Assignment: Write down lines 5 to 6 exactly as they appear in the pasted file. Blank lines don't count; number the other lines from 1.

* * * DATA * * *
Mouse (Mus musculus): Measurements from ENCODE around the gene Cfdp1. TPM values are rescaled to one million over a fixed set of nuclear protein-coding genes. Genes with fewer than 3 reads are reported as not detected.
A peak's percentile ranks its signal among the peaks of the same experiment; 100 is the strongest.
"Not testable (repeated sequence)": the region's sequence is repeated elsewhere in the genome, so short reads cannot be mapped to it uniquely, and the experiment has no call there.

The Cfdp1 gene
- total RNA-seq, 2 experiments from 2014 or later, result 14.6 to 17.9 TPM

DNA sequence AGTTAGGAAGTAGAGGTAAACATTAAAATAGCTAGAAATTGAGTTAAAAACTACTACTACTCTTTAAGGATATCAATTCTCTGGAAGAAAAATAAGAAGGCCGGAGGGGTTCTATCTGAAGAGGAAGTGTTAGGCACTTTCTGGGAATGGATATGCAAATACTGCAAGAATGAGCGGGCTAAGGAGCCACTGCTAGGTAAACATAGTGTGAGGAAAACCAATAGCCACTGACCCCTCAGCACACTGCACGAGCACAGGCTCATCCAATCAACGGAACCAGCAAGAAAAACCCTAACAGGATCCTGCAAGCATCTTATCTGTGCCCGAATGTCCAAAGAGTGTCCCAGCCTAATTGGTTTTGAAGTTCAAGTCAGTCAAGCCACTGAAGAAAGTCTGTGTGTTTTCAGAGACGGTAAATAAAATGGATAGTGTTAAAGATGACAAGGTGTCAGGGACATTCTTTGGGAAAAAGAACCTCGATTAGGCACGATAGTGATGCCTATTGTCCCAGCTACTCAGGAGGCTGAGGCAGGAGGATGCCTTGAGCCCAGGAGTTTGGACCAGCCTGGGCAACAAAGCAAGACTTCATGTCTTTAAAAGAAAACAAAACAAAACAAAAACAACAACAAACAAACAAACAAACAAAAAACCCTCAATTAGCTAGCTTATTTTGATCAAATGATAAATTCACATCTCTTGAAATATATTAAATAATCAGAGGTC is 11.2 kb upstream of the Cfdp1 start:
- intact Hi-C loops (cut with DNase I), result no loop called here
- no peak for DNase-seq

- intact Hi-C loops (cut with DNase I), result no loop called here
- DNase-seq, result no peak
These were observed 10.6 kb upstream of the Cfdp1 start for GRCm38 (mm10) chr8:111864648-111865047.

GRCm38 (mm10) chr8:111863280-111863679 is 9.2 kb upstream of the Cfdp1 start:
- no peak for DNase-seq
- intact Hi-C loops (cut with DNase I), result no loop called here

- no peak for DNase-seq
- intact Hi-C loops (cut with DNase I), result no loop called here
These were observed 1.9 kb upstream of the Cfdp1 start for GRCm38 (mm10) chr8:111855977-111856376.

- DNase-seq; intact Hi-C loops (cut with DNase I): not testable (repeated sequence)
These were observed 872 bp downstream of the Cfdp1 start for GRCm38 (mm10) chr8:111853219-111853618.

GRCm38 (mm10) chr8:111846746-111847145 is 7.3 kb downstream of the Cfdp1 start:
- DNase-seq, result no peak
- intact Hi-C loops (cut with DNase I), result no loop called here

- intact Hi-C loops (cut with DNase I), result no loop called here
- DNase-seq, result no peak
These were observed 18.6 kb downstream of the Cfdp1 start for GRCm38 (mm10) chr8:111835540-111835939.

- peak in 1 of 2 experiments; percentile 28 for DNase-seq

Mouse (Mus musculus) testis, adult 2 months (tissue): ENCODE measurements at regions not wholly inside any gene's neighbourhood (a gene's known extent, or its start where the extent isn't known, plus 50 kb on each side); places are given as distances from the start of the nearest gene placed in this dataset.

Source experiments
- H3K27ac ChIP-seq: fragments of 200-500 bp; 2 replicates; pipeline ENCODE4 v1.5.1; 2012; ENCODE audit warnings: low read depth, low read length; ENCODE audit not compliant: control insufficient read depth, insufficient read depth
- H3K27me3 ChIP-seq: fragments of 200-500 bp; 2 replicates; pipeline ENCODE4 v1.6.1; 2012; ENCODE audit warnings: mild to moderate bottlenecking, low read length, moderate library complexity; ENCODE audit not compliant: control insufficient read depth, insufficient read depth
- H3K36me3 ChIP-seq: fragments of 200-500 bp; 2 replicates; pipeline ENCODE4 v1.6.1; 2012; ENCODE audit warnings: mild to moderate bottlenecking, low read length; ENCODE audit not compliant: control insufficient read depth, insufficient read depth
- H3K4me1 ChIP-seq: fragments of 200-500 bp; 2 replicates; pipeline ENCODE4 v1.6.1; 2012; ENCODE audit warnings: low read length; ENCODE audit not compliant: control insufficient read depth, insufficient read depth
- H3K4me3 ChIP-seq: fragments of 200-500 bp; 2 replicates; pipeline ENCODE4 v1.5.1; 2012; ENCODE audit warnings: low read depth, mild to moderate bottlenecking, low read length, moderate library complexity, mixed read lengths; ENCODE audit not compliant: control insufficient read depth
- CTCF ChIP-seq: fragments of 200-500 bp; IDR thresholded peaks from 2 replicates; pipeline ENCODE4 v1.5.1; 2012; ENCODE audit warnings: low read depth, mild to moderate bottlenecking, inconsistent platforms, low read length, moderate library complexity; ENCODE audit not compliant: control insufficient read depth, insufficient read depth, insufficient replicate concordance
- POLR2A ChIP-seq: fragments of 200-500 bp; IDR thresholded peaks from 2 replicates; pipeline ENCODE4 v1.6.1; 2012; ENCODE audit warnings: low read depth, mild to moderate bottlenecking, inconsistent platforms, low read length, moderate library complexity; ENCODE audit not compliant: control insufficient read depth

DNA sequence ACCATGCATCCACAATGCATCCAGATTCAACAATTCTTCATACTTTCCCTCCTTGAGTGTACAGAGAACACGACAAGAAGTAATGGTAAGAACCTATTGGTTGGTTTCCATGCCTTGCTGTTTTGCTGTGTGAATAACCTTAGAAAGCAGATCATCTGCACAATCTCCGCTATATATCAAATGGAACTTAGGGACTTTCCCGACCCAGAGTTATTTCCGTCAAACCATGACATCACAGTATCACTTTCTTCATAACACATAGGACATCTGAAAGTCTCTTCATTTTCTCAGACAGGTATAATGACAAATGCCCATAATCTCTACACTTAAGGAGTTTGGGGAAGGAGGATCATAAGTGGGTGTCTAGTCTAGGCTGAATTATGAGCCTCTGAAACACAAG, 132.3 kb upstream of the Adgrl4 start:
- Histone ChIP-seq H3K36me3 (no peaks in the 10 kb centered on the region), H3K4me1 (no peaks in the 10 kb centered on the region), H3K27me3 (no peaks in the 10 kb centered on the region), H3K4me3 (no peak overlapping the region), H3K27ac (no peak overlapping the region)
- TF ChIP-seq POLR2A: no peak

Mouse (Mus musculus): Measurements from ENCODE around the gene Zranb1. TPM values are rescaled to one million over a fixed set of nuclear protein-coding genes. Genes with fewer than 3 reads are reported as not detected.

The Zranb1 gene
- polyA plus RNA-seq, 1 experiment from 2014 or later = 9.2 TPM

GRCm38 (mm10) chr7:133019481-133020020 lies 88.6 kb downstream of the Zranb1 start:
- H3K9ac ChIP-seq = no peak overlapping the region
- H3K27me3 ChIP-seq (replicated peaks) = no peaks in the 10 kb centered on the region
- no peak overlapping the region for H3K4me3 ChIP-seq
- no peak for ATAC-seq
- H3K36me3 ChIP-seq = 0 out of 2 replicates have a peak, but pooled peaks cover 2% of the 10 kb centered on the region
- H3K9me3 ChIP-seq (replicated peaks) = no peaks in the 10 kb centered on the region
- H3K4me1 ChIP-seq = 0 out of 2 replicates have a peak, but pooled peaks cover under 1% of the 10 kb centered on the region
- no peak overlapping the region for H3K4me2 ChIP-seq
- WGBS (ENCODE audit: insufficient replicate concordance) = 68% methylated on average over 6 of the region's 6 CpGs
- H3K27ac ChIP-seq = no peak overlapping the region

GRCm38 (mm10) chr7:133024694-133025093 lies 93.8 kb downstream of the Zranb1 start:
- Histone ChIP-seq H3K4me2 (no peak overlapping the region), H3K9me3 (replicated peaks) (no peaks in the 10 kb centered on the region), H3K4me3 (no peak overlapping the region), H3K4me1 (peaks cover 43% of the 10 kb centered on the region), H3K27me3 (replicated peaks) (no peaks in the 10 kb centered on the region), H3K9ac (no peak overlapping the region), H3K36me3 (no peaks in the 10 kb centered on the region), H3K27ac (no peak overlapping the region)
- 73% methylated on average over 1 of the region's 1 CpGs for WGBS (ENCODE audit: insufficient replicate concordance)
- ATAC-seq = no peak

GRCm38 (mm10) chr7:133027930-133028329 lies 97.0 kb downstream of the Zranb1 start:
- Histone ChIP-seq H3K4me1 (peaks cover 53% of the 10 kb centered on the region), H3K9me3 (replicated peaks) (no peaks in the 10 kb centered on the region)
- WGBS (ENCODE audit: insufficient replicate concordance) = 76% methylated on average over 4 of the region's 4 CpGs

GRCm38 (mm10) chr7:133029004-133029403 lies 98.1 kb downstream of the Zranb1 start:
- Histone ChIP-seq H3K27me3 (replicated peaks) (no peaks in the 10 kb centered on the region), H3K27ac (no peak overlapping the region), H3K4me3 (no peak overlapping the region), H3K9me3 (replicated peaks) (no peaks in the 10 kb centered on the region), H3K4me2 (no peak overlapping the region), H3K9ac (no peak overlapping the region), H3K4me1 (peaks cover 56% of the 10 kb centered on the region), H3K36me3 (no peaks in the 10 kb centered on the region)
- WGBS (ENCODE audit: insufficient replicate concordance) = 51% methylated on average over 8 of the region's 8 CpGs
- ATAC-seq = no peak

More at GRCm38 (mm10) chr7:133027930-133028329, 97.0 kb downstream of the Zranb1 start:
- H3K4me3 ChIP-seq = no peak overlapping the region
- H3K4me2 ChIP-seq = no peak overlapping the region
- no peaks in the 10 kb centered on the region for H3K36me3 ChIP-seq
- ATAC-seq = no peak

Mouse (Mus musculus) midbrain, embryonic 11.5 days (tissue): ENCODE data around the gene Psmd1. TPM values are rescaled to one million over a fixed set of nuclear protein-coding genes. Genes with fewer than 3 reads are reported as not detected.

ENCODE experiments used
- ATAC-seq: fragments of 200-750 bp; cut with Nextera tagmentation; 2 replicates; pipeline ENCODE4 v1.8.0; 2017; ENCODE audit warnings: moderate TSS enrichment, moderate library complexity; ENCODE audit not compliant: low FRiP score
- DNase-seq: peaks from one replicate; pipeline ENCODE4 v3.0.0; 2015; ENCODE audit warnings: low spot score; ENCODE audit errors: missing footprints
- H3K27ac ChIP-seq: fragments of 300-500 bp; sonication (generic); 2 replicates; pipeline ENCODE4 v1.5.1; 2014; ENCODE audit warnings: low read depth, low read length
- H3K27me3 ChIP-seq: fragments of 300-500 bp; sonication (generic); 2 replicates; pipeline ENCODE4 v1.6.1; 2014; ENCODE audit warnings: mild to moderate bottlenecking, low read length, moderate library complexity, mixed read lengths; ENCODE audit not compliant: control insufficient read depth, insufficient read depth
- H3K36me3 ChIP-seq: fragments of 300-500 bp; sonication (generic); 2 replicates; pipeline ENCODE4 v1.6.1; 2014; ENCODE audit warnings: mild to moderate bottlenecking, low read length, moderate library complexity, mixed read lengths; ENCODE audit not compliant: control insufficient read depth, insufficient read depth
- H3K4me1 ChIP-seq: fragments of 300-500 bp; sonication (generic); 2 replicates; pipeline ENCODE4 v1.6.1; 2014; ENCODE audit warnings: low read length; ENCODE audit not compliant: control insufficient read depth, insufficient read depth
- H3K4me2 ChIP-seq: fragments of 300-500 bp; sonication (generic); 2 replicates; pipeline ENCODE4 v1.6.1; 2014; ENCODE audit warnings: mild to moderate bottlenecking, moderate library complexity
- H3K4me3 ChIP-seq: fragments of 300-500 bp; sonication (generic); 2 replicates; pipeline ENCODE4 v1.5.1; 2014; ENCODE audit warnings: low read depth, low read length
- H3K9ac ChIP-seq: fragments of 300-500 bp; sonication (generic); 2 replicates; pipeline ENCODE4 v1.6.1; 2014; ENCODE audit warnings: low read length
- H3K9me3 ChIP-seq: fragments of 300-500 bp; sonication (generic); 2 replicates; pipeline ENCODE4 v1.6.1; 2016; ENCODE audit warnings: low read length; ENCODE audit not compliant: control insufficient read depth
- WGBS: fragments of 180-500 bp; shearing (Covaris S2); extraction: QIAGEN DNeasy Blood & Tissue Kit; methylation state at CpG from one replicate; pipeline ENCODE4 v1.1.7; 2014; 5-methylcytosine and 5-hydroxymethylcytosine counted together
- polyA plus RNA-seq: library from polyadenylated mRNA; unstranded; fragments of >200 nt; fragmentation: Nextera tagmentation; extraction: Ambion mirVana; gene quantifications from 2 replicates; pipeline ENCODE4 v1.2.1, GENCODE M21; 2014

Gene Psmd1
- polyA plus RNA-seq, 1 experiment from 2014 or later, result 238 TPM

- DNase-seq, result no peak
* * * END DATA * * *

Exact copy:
- total RNA-seq, 2 experiments from 2014 or later, result 14.6 to 17.9 TPM

DNA sequence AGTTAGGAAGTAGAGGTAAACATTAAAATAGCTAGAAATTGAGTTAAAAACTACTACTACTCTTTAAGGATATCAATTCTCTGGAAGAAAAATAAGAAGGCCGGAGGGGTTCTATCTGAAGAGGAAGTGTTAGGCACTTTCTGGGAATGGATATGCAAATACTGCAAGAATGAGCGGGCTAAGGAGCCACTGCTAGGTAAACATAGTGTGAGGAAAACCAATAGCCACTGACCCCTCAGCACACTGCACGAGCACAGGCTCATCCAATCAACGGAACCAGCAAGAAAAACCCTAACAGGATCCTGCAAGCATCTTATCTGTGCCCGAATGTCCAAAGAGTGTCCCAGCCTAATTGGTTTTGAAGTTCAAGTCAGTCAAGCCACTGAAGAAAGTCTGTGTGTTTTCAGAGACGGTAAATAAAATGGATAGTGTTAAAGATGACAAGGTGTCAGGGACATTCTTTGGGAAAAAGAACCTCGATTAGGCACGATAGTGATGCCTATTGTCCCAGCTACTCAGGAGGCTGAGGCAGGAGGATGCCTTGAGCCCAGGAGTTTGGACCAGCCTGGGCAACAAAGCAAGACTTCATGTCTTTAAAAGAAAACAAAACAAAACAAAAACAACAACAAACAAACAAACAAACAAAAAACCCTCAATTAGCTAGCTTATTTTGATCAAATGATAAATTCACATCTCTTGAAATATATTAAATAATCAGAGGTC is 11.2 kb upstream of the Cfdp1 start: